MIAMI — Actor Mark Wahlberg described his encounter with the transforming power of Jesus Christ as he answered the call from God to tell the true-life story of Father Stuart Long.
Wahlberg both starred in and produced the new movie “Father Stu.” Based on actual events, the film tells the story of Long, a boxer-turned-priest, and his incredible journey from “self-destruction to redemption.”
While the Sony Pictures film is rated R and contains heavy vulgarity, it's inspiring at its core because it shares the power of transformation through Christ, which is something Wahlberg said he's also experiencing.
"I feel it every day. I'm feeling it now more than ever,” He told The Christian Post.
When asked about the last time his faith was questioned, Wahlberg said it was during “the pandemic.”
“I couldn't go to church anymore. I lost communication and touch with people that really helped me every day [to] remind me of the importance of my faith, and just going to church every day and praying and going to Mass every weekend,” he said.
Wahlberg also suffered the loss of his mother, who died during the pandemic. But despite the challenges, he felt called to make this faith-filled movie and used his own money to partially fund the film because Hollywood refused to finance the project.
Wahlberg portrays Father Stu on-screen and is joined by Academy Award-winner Mel Gibson, who plays his father, Bill Long.
He spent six “slow years” trying to get to where the movie would finally be made. And when the time came, the project was filmed in 30 days during the ongoing lockdowns last year.
Wahlberg said it was "always a mission" of his to get the film made.
"All this talent, and especially the gifts that have been bestowed upon me and the blessings have been for a reason,” he declared. “It's not to go off and do another five ‘Transformers,’ this was part of the calling. This movie came to me at a time when I was prepared enough to be able to do it justice, to be able to go out there and articulate the message and the meaning behind it.”
It was created at the height of all of the division and negativity that was amplified in the media.
"This is a movie about redemption, and no person is beyond redemption, as long as they're willing to repent, and they have good intentions in their heart, and they want to make a change,” he told CP. “I'm just glad that I was able to get it made, I'm glad that it's resonating with everybody, because everybody can identify with his story in some sort of way.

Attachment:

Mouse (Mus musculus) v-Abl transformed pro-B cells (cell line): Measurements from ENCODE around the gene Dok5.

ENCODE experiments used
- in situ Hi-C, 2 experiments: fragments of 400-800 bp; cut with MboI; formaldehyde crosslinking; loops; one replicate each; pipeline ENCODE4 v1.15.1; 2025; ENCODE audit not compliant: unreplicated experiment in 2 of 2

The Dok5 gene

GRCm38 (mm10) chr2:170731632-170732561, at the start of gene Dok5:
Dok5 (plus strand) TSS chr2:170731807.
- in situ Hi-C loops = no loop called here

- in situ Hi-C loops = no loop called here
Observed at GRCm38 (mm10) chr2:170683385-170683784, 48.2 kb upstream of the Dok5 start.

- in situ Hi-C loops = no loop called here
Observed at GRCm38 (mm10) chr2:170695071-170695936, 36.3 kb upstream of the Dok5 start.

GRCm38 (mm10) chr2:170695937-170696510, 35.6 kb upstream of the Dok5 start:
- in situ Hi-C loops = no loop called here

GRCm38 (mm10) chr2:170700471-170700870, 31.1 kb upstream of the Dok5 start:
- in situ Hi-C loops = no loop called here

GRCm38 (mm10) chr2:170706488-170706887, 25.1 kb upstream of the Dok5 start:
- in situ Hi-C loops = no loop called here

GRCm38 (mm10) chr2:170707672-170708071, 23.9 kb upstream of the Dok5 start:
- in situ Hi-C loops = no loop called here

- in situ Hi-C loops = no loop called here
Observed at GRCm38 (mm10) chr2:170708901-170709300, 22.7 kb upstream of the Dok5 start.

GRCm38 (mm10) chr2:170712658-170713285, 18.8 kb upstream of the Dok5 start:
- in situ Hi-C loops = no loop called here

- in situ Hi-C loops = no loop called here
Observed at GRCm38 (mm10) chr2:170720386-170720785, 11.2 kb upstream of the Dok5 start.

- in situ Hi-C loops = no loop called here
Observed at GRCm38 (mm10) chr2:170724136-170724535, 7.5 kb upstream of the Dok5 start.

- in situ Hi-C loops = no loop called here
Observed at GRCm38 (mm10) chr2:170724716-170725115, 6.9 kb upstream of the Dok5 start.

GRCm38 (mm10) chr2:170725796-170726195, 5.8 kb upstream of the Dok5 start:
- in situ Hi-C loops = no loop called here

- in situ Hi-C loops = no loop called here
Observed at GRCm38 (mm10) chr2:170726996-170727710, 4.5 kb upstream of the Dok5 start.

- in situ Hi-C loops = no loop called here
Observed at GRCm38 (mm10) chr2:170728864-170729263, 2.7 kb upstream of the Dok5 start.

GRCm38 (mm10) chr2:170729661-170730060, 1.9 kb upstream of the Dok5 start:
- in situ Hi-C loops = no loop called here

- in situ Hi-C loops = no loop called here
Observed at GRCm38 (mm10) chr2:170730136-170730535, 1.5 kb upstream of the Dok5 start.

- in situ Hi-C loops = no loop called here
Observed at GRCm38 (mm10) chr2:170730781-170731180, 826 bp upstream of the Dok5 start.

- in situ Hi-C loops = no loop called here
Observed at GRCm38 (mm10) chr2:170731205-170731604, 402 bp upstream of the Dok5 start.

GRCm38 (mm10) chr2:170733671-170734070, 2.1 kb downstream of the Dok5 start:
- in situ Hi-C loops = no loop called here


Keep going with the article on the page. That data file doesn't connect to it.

"We're all dealing with loss, uncertainty, lack of faith, hope, just questions of why things happen," he added. "To be able to see somebody handle it with such grace in some of the most difficult and trying times after being through so much, it gives people a lot of hope."
In the film, Father Stu was faced with much resistance from his family as well as those from the Catholic Church, but he never gave up fighting for what he felt called by God to do, which was to become a priest. Wahlberg said he identified with the fight that was in his character.
"It's those kinds of losses and that kind of adversity that makes you stronger,” the Boston native explained. “Challenges will only make you better if you're willing to get up again, and dust yourself off, and go out there and continue to compete. I certainly was not supposed to be in the position that I am. I just never took 'no' for an answer.
“I never listened to what people thought or what they said. So I always felt like it was up to me to prove myself by doing the work. And day by day, job by job, moment by moment on my knees, just trying to better myself as a person, then as a father, and as a husband. Doing the work is the thing that has allowed me to achieve success, or to be able to handle a loss and disappointment and failure, and all those things, and allow me to keep going and keep pushing, he added.
"My destiny is different from everybody else's destiny. How it's written was not by me. It's time for me to go out there and go through the motions, but this is God's doing!”
On multiple occasions in the film, Wahlberg preaches and says his mini-sermons were divinely inspired.
"Especially in the jail, I felt like these were people that could relate to Stu. These were people that could [have] easily have been Stu. This was Stu's life, and that was my life. So most of that — there's a bit of dialogue in the beginning, but the message that I'm giving them was all improvised,” Wahlberg revealed.
“That's just me talking to them from the heart and just telling them that God's not going to give up on them, don't give up on themselves. That's a very important thing because when you have nobody to root for you or to support you, that's the most difficult thing,” he stressed. “People need to know that people care. That people love them and support them and they're rooting for them and they want them to see them do good. That is very important.”
Wahlberg agreed that God's spirit was in him as he preached on set.
“Father Stu” hits theaters nationwide on April 13.
Jeannie Ortega Law is a reporter for The Christian Post. Reach her at: email@example.com She's also the author of the book, What Is Happening to Me? How to Defeat Your Unseen Enemy Follow her on Twitter: @jlawcp Facebook: JeannieOMusic